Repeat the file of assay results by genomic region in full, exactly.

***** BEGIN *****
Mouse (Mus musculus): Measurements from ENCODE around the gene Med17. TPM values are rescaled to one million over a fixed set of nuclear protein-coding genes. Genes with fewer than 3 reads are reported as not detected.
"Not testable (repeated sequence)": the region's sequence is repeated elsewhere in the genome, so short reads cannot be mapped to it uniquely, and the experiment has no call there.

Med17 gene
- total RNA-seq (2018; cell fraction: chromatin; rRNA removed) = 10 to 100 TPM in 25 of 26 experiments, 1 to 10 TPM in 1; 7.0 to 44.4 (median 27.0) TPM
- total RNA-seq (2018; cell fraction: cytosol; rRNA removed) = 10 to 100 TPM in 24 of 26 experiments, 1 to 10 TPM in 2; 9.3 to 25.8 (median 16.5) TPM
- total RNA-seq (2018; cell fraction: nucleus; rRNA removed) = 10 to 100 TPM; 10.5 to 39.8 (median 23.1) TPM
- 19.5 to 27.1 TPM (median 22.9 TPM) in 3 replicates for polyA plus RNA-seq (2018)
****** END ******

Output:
Mouse (Mus musculus): Measurements from ENCODE around the gene Med17. TPM values are rescaled to one million over a fixed set of nuclear protein-coding genes. Genes with fewer than 3 reads are reported as not detected.
"Not testable (repeated sequence)": the region's sequence is repeated elsewhere in the genome, so short reads cannot be mapped to it uniquely, and the experiment has no call there.

Med17 gene
- total RNA-seq (2018; cell fraction: chromatin; rRNA removed) = 10 to 100 TPM in 25 of 26 experiments, 1 to 10 TPM in 1; 7.0 to 44.4 (median 27.0) TPM
- total RNA-seq (2018; cell fraction: cytosol; rRNA removed) = 10 to 100 TPM in 24 of 26 experiments, 1 to 10 TPM in 2; 9.3 to 25.8 (median 16.5) TPM
- total RNA-seq (2018; cell fraction: nucleus; rRNA removed) = 10 to 100 TPM; 10.5 to 39.8 (median 23.1) TPM
- 19.5 to 27.1 TPM (median 22.9 TPM) in 3 replicates for polyA plus RNA-seq (2018)